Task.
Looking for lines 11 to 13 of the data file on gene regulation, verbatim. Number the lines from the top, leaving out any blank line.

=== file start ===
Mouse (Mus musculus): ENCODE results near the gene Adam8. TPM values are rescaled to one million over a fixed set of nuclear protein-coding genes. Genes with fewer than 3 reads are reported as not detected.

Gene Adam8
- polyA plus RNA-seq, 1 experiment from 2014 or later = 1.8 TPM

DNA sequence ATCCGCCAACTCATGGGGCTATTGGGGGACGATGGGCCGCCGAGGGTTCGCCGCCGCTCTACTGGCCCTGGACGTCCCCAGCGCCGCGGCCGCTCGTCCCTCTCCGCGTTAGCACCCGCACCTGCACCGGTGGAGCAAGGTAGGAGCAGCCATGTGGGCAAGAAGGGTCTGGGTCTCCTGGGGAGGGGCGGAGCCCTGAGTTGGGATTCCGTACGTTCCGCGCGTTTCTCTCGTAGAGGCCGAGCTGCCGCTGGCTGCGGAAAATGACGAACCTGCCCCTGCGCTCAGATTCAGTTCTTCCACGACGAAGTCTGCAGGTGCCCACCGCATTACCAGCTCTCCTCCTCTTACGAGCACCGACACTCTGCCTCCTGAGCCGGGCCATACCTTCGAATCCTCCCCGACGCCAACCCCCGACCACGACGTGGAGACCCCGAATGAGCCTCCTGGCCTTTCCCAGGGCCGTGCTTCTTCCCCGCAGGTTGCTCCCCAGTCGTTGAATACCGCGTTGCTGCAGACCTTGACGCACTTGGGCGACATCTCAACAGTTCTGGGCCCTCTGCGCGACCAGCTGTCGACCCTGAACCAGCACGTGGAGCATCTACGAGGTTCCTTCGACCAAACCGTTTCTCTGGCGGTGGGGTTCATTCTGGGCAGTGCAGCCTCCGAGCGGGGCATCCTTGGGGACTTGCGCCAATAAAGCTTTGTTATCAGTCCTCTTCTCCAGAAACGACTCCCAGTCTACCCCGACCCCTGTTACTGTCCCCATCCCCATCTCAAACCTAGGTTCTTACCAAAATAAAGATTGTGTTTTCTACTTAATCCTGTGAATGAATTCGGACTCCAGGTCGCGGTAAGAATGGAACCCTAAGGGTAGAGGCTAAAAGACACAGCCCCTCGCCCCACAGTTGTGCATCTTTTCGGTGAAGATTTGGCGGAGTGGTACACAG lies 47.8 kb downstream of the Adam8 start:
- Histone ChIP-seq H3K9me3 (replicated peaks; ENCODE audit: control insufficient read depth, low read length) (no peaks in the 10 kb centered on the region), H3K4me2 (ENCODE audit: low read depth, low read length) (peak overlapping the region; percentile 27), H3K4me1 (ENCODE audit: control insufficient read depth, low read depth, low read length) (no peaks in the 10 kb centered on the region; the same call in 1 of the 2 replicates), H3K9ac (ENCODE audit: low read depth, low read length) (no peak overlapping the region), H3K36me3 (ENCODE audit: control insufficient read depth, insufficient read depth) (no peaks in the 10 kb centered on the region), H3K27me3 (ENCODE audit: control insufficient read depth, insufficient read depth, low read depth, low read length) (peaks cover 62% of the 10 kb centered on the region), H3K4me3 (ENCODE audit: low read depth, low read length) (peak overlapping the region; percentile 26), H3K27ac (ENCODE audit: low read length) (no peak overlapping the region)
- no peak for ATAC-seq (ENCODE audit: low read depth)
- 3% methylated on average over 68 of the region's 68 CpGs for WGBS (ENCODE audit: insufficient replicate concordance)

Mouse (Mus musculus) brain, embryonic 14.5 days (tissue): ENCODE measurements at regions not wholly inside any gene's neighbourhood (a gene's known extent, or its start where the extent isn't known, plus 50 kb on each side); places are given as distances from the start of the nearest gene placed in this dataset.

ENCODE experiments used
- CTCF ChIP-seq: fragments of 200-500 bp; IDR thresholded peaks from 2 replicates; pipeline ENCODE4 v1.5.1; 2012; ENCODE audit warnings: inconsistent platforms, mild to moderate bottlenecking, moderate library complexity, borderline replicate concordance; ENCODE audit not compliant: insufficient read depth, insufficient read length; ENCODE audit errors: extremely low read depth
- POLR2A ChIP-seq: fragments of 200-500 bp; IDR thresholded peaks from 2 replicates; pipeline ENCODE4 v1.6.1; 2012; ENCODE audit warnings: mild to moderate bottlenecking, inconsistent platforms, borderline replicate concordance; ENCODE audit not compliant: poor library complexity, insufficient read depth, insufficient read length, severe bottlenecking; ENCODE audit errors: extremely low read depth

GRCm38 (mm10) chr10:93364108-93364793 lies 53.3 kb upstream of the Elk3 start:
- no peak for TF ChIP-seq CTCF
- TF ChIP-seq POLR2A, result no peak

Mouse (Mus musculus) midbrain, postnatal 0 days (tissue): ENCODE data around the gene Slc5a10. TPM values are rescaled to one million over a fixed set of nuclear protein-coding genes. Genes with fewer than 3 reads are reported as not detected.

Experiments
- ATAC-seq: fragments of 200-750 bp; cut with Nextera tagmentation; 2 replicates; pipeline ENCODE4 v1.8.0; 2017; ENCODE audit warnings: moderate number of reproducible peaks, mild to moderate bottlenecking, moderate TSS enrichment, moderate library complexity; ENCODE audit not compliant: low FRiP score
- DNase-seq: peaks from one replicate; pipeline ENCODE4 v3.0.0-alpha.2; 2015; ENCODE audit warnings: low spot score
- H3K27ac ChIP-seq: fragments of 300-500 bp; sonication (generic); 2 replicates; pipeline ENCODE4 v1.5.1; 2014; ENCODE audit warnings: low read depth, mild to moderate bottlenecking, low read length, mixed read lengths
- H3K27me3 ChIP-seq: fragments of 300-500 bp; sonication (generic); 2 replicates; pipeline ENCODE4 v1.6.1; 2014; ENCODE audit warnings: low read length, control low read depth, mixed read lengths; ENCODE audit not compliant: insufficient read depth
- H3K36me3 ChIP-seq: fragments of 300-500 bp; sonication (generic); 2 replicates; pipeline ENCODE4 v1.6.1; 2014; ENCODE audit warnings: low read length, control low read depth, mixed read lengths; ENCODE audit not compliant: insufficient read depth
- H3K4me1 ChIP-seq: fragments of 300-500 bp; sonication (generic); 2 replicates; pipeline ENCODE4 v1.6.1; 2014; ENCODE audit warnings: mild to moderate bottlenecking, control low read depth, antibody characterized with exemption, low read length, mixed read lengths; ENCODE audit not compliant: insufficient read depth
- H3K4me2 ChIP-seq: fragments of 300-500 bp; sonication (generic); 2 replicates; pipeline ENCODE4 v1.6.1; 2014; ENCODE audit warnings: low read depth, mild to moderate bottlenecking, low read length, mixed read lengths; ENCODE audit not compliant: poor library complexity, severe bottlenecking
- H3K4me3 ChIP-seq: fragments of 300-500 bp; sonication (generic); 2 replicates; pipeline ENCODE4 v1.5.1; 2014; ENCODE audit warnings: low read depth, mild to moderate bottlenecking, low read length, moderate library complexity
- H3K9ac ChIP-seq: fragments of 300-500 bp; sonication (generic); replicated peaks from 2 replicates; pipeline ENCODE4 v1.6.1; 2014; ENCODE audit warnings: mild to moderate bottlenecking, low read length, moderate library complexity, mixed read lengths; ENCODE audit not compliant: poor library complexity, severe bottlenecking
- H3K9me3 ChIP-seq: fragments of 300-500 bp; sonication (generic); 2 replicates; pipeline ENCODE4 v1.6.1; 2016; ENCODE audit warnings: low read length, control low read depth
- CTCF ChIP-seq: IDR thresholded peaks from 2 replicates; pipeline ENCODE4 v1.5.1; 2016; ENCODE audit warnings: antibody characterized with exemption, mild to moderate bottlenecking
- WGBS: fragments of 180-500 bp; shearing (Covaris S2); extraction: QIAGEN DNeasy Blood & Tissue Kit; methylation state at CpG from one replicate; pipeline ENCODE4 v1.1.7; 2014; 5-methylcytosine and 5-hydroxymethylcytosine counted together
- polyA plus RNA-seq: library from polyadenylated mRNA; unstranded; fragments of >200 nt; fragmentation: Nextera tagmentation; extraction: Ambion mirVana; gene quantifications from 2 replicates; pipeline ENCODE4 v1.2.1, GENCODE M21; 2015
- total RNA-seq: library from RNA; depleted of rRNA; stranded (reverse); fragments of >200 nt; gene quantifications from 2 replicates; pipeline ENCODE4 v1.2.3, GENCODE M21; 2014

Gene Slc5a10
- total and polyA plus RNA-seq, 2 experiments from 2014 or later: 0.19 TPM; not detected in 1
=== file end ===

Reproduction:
- POLR2A ChIP-seq: fragments of 200-500 bp; IDR thresholded peaks from 2 replicates; pipeline ENCODE4 v1.6.1; 2012; ENCODE audit warnings: mild to moderate bottlenecking, inconsistent platforms, borderline replicate concordance; ENCODE audit not compliant: poor library complexity, insufficient read depth, insufficient read length, severe bottlenecking; ENCODE audit errors: extremely low read depth

GRCm38 (mm10) chr10:93364108-93364793 lies 53.3 kb upstream of the Elk3 start:
- no peak for TF ChIP-seq CTCF